In the end we returned to Brisbane in the end of 2001. Before that I have the experience of moving to Switzerland for work and from Holland to London to live. I am kind off a seasoned migrant and take it all in my stride quite easily. I do realise it is not that easy for many people.

It is remarkable that Australia is the country where I have lived the longest. Time will tell how we will handle the next move……

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change, emigration, France, planning to leave

 

 

 

 

 

 

 

Europe in a flash! Part 1

Time is a weird thing. On the one hand it seems to last forever while on the other, it is past, ‘just like that’….!

Only a couple of weeks or so ago I published an article about my month in Limoux that is still so fresh in my mind. In the meantime I have said goodbye to my husband who arrived after I left Limoux and has been here just under 4 weeks – indeed a case of ‘time has flown past’!

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River Aude, Limoux

City hopping through Northern Europe

But what a four weeks it has been! We met in Ghent, Belgium, went from there by train to Maastricht and Groningen in Holland, popped over to Hamburg to meet up with one of our homestay students and flew from there to London where we managed to throw in a tour of Oxford, Stonehenge and Dorchester as well. Followed by another 4 days in Limoux and a few last days in London before heading back to sunny ‘Down Under’.

Ghent

Ghent

The whole trip has been rather peculiar as all four of us arrived at different dates. I arrived the beginning of November, Zoe, our youngest arrived in London at the beginning of December, Keith a week later while Yasmin, our oldest had to work the Christmas period in her Australian casual job and only managed to get away a couple of days before Christmas.

Keith, Zoe and I met in Ghent. At Ghent University restaurant ‘Het Pand’ as guests from our Belgium host who is a professor at the University. Zoe’s eyes were opened wide when she found out that the legal drinking age in Belgium is 12. It meant that she ‘legally’ could have a glass of wine with lunch. She was stunned!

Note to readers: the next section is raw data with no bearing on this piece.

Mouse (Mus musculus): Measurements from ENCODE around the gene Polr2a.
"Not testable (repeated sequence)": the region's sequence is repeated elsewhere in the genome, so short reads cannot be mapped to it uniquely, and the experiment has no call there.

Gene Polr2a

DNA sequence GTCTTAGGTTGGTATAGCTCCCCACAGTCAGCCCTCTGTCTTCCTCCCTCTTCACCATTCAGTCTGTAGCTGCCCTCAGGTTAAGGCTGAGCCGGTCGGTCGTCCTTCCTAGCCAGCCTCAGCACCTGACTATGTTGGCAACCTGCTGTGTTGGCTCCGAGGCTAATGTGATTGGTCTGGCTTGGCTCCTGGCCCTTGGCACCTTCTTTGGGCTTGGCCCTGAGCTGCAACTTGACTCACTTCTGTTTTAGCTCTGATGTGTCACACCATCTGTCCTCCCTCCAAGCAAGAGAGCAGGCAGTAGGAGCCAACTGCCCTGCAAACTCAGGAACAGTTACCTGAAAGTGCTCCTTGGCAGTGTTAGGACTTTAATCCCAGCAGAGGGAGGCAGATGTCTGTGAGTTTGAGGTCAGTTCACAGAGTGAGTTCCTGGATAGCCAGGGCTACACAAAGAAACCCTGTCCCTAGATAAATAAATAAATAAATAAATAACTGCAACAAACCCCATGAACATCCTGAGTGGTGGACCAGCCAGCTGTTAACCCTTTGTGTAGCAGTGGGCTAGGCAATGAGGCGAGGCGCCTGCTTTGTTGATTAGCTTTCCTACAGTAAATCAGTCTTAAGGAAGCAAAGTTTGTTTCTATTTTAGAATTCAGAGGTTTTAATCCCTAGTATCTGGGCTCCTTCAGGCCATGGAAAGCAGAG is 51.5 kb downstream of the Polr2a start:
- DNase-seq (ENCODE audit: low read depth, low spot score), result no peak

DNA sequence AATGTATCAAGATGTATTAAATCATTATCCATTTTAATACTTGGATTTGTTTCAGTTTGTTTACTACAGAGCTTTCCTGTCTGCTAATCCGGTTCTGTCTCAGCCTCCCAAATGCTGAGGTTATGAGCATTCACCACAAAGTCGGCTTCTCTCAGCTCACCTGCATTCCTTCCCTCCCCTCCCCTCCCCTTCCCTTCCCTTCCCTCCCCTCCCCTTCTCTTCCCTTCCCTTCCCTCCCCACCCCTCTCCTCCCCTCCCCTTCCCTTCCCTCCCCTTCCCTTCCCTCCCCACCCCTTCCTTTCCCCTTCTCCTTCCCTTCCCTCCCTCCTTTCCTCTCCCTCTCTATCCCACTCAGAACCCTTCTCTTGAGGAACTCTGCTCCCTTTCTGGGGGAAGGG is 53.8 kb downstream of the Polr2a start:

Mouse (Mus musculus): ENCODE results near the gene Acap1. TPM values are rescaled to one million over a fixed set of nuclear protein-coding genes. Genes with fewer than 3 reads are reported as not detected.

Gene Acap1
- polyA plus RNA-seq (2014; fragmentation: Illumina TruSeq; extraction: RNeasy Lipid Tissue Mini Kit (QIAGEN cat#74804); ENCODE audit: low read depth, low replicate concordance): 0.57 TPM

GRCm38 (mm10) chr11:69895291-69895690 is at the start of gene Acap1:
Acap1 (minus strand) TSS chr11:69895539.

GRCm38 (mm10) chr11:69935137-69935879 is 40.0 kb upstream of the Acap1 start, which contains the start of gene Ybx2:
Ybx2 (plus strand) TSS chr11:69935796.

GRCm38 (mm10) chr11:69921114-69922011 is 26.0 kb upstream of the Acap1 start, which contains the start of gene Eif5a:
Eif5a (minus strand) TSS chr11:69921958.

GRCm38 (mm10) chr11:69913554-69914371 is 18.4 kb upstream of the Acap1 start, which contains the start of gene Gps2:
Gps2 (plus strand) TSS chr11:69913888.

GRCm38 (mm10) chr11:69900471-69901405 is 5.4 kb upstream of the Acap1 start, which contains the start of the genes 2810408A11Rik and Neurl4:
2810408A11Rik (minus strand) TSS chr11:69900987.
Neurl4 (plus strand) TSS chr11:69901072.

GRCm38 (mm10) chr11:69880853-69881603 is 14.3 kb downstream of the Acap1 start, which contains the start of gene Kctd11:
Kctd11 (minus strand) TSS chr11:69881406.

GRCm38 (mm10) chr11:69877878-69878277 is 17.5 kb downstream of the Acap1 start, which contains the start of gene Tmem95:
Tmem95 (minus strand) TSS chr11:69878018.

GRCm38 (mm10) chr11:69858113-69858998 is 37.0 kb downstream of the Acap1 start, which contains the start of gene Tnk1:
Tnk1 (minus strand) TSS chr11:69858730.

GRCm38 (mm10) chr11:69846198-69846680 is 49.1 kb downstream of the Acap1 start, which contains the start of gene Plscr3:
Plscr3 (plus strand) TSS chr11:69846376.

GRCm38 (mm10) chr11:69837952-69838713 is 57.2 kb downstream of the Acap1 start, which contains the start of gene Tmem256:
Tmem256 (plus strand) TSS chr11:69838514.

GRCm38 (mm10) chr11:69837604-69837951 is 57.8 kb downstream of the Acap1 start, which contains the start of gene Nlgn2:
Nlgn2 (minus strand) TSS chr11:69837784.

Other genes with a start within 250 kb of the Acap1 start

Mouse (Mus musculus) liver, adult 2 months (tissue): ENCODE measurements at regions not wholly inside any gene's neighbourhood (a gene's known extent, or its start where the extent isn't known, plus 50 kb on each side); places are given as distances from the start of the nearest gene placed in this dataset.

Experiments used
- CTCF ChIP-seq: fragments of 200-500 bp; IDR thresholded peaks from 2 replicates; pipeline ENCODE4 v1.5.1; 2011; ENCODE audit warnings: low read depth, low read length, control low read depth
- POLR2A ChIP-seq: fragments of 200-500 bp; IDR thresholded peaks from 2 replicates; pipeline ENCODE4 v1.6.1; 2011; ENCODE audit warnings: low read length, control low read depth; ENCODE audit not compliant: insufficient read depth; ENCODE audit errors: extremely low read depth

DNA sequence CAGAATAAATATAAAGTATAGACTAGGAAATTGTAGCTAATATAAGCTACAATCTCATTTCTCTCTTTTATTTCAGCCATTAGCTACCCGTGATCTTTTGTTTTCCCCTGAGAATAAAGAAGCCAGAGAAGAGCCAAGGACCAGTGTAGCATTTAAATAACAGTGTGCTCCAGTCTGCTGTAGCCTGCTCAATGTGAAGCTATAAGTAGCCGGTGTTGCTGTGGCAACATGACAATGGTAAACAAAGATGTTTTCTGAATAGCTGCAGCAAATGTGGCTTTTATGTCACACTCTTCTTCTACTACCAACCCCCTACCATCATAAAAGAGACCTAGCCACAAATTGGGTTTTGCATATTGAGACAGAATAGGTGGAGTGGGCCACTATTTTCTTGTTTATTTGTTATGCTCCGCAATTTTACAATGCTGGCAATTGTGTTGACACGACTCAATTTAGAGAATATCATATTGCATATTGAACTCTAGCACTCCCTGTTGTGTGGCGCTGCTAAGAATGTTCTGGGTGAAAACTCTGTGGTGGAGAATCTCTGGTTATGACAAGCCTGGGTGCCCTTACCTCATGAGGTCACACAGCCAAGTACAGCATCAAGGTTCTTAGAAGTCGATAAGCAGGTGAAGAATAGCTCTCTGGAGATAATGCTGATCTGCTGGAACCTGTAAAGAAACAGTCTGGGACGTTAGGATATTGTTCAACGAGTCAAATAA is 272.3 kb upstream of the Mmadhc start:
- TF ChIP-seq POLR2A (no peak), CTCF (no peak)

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Historical Brugge

We explored Ghent, Brugge and the area where we were staying and concluded that the Belgians know how to enjoy the nice things in life!

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A trip with a purpose…

Our trip had a theme as we were on a mission to explore universities where Zoe could study a medical undergraduate degree in English. The Netherlands offers a number of options and two of them we took in our stride.

Inner city Maastricht

Inner city Maastricht

Number one, ‘Maastricht’, a medieval town in the most southern corner of the country that ‘officially should be abroad’ as it has everything that the rest of Holland does not have. One of my favourites cities in Holland and I would love Zoe to study there.

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Shopping street Groningen

The other option is Groningen, hometown of my sister, famous for its student life and totally in the Northern end of Holland. Another great option. If Zoe achieves the necessary grades she can choose! What a task…..

We stayed with my sister who recently bought an old farm near Groningen and is in the process of renovating it. We also spontaneously organised and hosted a family reunion of cousins and cousines! A great success and worth repeating in the future.

Farm in Peize, near Groningen

Farm in Peize, near Groningen

Despite the winter which was actually very mild, the short days and thanks to the Christmas decorations everywhere it was a delight to travel around and I was looking forward to the ‘Gluhwein’ and Christmas markets in Hamburg.

Until then…!